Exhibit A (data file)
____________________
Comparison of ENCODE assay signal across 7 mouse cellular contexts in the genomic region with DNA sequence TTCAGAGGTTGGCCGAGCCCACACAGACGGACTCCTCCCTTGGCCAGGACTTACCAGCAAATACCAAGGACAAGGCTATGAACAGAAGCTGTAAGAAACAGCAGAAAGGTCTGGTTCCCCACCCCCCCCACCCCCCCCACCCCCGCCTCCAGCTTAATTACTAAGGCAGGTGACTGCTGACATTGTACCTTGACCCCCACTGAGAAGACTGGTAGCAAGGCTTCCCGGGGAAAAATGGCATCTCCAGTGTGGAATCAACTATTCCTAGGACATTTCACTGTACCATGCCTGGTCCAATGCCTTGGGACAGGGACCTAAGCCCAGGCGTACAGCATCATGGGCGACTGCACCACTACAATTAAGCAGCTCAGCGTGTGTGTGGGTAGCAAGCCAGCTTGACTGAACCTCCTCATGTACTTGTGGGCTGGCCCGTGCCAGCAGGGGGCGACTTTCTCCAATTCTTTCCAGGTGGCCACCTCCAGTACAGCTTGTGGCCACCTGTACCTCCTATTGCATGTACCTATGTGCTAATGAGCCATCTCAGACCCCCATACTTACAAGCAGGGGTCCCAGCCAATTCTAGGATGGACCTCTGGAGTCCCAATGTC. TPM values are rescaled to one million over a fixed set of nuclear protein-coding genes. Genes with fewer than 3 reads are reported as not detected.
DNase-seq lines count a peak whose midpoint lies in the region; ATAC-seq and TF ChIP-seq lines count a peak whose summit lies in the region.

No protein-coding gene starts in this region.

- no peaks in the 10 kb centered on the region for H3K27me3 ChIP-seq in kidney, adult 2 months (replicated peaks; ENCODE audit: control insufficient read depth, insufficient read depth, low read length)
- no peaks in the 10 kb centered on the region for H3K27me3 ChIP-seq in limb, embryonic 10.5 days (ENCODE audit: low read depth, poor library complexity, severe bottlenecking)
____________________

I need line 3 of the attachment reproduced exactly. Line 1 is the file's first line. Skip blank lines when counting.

No protein-coding gene starts in this region.